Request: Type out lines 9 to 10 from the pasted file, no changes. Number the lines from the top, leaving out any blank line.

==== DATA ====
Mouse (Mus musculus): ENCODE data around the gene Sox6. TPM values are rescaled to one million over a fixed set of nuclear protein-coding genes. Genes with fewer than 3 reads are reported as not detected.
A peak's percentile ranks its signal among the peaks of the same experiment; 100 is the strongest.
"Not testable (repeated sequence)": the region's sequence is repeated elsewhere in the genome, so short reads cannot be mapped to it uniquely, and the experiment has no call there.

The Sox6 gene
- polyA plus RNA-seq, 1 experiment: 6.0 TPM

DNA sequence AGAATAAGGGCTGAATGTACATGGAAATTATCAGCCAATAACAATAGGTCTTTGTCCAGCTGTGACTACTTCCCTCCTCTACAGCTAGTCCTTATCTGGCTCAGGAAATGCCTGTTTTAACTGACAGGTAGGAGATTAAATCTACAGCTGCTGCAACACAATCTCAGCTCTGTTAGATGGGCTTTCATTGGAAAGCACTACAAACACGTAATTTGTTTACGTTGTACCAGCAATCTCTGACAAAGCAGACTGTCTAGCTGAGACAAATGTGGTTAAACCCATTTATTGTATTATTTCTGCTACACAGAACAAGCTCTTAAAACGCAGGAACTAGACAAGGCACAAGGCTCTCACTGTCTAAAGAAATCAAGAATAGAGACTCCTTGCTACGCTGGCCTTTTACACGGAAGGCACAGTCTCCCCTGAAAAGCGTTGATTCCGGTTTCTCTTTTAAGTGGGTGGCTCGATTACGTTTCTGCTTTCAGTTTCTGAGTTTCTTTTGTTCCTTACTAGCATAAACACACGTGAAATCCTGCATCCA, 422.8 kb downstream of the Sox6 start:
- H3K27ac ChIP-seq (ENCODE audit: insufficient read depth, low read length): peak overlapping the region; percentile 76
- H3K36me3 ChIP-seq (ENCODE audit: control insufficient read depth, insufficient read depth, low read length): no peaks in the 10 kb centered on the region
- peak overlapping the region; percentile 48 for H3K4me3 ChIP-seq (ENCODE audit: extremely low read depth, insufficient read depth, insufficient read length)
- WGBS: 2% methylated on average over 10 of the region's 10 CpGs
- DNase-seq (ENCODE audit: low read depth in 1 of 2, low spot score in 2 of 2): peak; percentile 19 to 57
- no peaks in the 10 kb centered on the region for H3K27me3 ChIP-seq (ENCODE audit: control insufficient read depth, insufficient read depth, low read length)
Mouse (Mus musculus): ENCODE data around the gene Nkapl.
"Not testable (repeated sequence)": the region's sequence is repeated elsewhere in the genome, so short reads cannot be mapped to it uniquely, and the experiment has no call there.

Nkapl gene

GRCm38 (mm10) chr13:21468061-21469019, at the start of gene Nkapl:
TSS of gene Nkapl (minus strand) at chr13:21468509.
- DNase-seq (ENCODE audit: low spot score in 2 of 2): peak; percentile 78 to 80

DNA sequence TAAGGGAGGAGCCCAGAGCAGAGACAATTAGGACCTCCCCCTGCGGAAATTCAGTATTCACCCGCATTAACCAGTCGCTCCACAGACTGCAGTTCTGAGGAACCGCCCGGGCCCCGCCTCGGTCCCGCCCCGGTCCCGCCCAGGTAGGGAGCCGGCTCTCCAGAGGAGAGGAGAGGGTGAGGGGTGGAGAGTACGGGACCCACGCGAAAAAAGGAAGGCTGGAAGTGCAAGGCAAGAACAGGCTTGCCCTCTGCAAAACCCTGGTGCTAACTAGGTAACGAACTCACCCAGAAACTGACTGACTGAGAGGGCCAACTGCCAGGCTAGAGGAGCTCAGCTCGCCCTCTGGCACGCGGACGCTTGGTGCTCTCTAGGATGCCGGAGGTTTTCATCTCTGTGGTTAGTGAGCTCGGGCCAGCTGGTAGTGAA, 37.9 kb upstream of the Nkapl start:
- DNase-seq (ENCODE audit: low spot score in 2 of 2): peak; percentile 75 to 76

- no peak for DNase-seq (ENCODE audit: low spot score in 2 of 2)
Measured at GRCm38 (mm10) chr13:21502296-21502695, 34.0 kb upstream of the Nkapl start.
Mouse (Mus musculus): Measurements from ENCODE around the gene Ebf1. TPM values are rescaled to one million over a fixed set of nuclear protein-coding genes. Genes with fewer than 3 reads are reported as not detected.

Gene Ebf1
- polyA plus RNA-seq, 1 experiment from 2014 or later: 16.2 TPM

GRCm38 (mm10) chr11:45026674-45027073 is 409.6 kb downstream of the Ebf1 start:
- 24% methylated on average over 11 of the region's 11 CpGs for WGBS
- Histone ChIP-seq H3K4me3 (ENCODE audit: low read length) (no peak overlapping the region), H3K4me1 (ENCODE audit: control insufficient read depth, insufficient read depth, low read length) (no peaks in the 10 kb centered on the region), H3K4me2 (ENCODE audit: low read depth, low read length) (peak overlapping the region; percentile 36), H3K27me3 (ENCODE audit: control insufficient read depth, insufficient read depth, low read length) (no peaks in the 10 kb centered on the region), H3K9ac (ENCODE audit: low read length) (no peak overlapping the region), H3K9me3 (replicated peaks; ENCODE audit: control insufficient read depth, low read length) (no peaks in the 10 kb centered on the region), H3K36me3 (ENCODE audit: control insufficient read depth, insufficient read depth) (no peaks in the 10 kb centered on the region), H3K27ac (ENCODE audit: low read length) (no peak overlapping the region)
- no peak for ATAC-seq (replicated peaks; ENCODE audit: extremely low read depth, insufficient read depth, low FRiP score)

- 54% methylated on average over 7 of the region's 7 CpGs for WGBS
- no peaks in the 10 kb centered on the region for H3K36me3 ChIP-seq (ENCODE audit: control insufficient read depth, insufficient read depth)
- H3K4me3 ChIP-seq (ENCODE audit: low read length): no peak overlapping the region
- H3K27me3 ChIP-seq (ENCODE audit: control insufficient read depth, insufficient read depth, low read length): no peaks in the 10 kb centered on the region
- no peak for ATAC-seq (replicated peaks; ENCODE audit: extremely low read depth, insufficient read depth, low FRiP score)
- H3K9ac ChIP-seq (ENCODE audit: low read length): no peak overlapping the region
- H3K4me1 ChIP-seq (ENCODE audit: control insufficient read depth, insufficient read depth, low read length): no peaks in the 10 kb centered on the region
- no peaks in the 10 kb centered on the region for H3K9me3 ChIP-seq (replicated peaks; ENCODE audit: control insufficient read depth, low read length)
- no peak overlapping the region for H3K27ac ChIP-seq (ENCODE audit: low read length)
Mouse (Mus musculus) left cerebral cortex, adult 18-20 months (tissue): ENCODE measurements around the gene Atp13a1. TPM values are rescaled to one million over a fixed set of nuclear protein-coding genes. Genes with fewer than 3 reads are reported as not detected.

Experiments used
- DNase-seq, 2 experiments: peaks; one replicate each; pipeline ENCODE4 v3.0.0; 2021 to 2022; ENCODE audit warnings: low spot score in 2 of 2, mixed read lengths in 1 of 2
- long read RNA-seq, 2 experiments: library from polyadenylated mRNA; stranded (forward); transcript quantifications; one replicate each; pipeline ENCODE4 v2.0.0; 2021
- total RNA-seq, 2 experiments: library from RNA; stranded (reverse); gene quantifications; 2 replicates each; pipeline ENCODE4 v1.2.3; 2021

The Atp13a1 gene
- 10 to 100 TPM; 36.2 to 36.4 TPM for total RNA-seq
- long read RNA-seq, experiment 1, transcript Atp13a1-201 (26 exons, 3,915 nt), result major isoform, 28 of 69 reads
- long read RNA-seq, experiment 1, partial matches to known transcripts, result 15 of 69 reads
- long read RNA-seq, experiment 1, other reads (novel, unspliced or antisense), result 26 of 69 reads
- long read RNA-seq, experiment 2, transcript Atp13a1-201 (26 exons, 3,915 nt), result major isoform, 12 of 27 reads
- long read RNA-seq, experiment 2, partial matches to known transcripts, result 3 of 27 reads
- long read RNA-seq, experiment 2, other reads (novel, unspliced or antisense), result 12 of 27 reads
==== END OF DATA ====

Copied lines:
- peak overlapping the region; percentile 48 for H3K4me3 ChIP-seq (ENCODE audit: extremely low read depth, insufficient read depth, insufficient read length)
- WGBS: 2% methylated on average over 10 of the region's 10 CpGs